Unlike many whitewater rafting rivers around Colorado, Aspen’s Roaring Fork is free flowing from it’s headwaters in the Elk Mountains down to it’s confluence with the Colorado River in Glenwood Springs. Thus, when the temperature rises and the snow starts to melt, the mighty Roaring Fork starts to run. If there is little snow and the temps stay hot we get a “quick runoff” and our rafting season sees lower river flows earlier in the summer due to lack of high alpine snow reserves. But on the contrary, when the snowpack is good the rafting can stay good all summer.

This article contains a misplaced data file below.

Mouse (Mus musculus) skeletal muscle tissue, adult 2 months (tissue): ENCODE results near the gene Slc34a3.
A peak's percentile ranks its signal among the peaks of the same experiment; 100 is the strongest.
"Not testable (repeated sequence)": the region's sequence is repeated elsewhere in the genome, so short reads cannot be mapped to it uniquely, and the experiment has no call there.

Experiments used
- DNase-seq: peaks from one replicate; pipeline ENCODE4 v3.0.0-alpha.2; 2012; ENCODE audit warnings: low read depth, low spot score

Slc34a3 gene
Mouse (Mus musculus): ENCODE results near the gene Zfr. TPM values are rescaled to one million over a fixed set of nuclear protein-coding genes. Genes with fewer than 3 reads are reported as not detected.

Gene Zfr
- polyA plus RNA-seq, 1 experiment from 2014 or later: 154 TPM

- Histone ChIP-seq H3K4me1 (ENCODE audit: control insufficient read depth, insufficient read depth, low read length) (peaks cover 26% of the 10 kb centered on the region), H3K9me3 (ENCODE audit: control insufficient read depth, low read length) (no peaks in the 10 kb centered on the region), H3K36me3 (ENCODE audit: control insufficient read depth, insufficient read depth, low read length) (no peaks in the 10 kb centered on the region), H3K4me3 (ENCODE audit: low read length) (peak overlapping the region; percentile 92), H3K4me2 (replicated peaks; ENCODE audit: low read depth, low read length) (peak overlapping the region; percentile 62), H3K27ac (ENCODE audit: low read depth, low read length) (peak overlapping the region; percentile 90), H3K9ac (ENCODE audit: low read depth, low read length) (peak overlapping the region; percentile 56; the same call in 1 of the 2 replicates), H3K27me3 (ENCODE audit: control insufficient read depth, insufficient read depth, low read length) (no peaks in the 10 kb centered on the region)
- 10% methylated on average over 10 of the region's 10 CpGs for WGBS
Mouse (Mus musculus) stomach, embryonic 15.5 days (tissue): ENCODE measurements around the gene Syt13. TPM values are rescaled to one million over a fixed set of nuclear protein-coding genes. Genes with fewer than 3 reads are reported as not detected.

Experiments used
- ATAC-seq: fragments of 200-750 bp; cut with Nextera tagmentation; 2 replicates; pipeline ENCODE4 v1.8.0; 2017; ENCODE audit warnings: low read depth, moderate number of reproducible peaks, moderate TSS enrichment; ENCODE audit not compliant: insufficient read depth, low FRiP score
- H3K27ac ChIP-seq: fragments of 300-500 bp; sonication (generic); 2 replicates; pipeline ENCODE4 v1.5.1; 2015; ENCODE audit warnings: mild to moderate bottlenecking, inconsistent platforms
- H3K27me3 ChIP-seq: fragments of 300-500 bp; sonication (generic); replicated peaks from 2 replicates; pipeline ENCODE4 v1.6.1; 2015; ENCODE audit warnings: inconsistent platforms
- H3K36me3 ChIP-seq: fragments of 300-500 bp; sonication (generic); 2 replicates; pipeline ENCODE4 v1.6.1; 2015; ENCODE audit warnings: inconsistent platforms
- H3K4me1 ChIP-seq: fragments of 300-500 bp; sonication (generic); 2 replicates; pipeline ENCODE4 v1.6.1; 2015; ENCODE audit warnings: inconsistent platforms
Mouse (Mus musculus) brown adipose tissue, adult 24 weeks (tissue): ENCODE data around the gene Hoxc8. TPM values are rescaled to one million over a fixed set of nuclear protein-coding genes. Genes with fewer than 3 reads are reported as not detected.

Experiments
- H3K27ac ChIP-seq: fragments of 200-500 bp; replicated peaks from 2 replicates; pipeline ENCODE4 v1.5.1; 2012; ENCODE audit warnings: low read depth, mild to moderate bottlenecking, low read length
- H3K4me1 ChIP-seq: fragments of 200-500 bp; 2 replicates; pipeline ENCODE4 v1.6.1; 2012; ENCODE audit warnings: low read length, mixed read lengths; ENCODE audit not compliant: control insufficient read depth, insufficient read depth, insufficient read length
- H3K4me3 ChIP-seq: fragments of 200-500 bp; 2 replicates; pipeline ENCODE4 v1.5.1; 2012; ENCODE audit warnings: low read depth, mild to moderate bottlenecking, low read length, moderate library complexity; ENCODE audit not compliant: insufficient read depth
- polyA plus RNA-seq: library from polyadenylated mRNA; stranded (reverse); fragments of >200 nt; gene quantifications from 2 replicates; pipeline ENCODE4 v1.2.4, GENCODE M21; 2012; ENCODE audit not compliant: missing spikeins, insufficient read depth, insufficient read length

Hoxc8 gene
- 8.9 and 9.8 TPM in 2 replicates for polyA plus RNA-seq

Rivers such as the Arkansas, the Poudre, and most of Colorado’s river have many dams that store spring runoff for agricultural and municipal uses. In turn, the water gets stopped and these rivers receive a constant and regulated flow of water throughout the summer which helps to extend the rafting season.

This year we are looking at an “average” to “above average” snowpack in the Elk Mountains and surrounding ranges. Which should, fingers crossed, make for a nice long whitewater rafting season in Aspen. When the Roaring Fork is running it is, hands down, one of the more beautiful and exciting river trips in the area; and your rafting on one of the last un-dammed rivers in the state of Colorado. We hope to keep it that way.